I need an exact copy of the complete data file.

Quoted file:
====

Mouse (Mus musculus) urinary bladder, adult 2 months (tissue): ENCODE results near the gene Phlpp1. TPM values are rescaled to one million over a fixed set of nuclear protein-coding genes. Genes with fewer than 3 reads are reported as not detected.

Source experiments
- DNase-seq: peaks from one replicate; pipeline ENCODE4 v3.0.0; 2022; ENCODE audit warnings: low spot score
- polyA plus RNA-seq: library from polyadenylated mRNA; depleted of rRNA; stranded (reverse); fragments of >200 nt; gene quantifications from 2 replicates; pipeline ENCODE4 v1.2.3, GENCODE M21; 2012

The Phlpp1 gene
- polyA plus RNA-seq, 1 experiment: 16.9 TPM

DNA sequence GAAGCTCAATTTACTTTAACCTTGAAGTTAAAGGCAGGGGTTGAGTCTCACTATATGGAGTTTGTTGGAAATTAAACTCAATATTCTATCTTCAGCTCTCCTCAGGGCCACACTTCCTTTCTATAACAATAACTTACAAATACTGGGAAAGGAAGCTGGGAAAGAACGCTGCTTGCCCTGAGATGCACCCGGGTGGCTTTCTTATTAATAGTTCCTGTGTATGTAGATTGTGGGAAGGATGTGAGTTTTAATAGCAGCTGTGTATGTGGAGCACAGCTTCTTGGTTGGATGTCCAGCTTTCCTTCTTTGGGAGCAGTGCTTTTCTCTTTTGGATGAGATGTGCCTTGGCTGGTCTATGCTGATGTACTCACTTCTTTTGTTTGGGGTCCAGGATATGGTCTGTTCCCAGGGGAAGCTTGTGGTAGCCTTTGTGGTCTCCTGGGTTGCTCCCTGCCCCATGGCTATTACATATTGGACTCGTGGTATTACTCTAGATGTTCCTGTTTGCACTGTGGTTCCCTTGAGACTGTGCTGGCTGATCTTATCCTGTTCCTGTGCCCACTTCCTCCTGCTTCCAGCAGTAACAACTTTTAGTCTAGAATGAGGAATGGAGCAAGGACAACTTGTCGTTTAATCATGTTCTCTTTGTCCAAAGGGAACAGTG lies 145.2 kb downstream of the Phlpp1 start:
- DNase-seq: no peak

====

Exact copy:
Mouse (Mus musculus) urinary bladder, adult 2 months (tissue): ENCODE results near the gene Phlpp1. TPM values are rescaled to one million over a fixed set of nuclear protein-coding genes. Genes with fewer than 3 reads are reported as not detected.

Source experiments
- DNase-seq: peaks from one replicate; pipeline ENCODE4 v3.0.0; 2022; ENCODE audit warnings: low spot score
- polyA plus RNA-seq: library from polyadenylated mRNA; depleted of rRNA; stranded (reverse); fragments of >200 nt; gene quantifications from 2 replicates; pipeline ENCODE4 v1.2.3, GENCODE M21; 2012

The Phlpp1 gene
- polyA plus RNA-seq, 1 experiment: 16.9 TPM

DNA sequence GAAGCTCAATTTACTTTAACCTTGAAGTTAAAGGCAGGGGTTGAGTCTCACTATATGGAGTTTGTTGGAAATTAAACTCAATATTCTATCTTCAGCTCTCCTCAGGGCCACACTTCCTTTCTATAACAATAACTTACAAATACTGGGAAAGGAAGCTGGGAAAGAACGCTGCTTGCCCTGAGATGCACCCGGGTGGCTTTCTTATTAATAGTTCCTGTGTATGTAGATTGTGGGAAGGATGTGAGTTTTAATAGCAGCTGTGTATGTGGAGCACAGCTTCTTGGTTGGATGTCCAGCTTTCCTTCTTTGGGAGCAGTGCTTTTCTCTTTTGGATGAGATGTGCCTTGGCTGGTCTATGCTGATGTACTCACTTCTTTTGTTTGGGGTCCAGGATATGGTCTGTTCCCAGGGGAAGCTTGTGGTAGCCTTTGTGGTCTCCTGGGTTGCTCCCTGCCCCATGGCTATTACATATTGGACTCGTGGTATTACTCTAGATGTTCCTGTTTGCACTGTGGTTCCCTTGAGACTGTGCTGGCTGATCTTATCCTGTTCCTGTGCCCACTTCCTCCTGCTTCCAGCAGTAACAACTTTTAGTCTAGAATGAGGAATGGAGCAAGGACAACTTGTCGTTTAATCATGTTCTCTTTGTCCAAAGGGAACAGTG lies 145.2 kb downstream of the Phlpp1 start:
- DNase-seq: no peak